Redchurch Street has changed considerably since Bistrot Walluc opened in 2004 when Luca moved onto the street.

In those days there were mostly art galleries around no 40, while the building where Albion and Boundary are now located was empty. One of the best galleries was Trolley, opened by a talented artist called Gigi from Milan. It was called that because his desk was a modified shopping trolley. And he would often be inside the gallery or workshop at the back, wearing just a white tunic and nothing underneath. Maverick was another well-known place run by Angelo, another creative of German-Italian heritage. He was one of the key characters on Redchurch Street and an excellent events organiser.

Once a month on a Thursday, all the galleries would have an open evening with artists and guests drinking out on the street. Some of these places obtained alcohol licenses in order to organise events and then eventually became bars with the same artwork hanging on the walls. Next to what is now the Boundary was an old abandoned shop that someone had converted into an art gallery, but it was mostly an alternative cocktail bar.. 

Photographer Lawrence Watson, Angelo’s friend, used to come by for drinks at Bistrot Walluc. He curated the 2014 Oasis exhibition Chasing The Sun: Oasis 1993-1997 at the LondoNewcastle Project Space, 28 Redchurch St, which attracted tens of thousands of visitors. One evening they completely ran out of sparkling wine, so Lawrence popped by to ask if Walluc had any Prosecco. As Luca was a mod in the 80s, two bottles were rapidly traded for a lovely Oasis T-shirt. 

Coincidentally, a few years earlier Walluc was hired by the management of Blur’s Alex James to prepare cheese fondue for over 200 guests at his Jarlsberg cheese launch party. The venue was at a huge warehouse on Brick Lane with a DJ, live music and Swiss chalets specially built for the occasion. 

Back then, musicians were always hanging out on Redchurch Street. Eddie Piller, ultra famous mod and co-founder of Acid Jazz Records, had his little office round the corner on Bethnal Green Road. He and Luca met once in 1985 at a mod party in Milan where he was DJing, then many years later they bumped into each other again on Redchurch Street. Then there was the 2012 film Riot on Redchurch Street by Trevor Miller, portraying the grittier side of Shoreditch through a love triangle between a rock and roll manager and two of his clients. Filming the race riot scene took place at 28 Redchurch Street (famous!) with the creation of a fake mosque close to the actual one.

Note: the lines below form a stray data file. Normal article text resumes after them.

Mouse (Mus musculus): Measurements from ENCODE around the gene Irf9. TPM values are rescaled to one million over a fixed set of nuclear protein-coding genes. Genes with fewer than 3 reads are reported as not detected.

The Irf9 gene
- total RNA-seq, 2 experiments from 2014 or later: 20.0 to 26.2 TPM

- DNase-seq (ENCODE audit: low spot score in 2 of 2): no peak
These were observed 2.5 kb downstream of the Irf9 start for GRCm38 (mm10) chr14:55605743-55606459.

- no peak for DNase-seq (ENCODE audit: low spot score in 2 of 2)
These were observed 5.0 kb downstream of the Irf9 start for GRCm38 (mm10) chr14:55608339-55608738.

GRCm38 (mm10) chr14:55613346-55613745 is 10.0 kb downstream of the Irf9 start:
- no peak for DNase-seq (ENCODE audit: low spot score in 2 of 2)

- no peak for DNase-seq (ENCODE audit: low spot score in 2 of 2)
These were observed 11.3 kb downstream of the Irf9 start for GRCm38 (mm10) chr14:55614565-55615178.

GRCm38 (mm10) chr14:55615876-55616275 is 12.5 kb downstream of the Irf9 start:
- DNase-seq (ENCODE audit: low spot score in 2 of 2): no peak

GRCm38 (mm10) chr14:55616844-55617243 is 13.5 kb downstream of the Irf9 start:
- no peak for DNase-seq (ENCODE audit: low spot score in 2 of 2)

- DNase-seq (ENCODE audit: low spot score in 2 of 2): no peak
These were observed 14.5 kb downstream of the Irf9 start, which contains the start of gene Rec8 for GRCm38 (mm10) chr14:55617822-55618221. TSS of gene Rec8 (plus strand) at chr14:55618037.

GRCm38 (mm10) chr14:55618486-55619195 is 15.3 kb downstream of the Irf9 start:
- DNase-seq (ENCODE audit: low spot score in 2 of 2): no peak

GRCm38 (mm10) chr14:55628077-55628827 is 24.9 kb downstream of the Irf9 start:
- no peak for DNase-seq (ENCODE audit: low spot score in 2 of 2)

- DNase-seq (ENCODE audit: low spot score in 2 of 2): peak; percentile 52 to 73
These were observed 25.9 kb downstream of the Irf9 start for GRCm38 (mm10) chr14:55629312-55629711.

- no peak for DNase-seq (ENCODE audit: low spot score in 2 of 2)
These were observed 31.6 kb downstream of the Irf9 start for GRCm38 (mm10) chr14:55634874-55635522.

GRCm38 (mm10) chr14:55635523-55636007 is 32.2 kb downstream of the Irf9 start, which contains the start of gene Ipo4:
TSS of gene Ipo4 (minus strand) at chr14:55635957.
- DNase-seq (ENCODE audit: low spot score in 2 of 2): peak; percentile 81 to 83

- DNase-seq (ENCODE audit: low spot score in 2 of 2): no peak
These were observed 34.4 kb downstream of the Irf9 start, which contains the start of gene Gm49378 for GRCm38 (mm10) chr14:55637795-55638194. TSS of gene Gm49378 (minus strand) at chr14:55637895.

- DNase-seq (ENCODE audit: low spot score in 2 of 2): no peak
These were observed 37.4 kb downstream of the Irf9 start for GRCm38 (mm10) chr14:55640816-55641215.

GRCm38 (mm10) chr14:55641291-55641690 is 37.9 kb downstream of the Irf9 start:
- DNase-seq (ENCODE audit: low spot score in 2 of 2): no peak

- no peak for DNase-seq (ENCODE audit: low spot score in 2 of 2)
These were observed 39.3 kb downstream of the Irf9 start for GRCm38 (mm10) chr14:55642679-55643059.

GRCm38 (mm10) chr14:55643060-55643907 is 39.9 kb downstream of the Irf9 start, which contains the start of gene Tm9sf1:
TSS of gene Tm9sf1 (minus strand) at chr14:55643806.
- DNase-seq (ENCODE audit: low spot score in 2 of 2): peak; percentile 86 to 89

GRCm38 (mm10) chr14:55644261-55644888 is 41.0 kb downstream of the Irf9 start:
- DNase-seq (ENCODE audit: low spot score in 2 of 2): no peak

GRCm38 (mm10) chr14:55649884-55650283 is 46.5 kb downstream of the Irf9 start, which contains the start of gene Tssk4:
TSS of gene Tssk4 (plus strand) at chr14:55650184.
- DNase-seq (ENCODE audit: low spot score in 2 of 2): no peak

In the old days, The Owl & Pussycat pub was run by Rob, a real East End character with a boxer’s nose, nice and friendly if one knew him, very firm if one didn’t. His wife Maria and her daughter both worked with him. The brown leather chairs were battered and cut up, the velvet chairs faded, while the carpet told a hundred stories. The crowd was a nice mix of locals and artists, so the atmosphere was fantastic. 

And just beside the pub was a greasy spoon run by Ron, an old guy from Piacenza, Italy, whose family came to England around the early 1900s. The shop exterior was blue and there were no signs apart from a large faded Pepsi sign painted above the entrance. It was a charming old school cafe, serving full English breakfast and a few basic pasta dishes. The dining area was dark and narrow, with an Italian map on the wall. The kitchen was downstairs and they also had access to a small open courtyard. Ron had been in the trade for decades and would serve food to white van drivers early in the morning. He eventually left as he had a bad leg and needed to retire, so the place remained empty for a long time until a nice couple turned it into a trendy Bangladeshi restaurant.

The early gigs at Bistrot Walluc were simple affairs, occasional nights with just vocals and guitar. Luca said he always wanted to have gigs at the bistrot because in the late 90s he used to be in a London-based Italian band called Dynamica. Then these became more frequent and Jazz Mino was one of many regular artists, while underground musicians from Italy would stop by to perform while visiting London. Later when he had to travel more often to Morocco to renovate his riads, Bistrot Walluc became bookings only or for special occasions like fancy dress parties in ski attire. Walluc is now opening again with more gigs featuring its resident artists, as well as new performers, to keep the tradition of live music going on Redchurch Street.

Back then, musicians were always hanging out on Redchurch Street.

Luca from Bistrot Walluc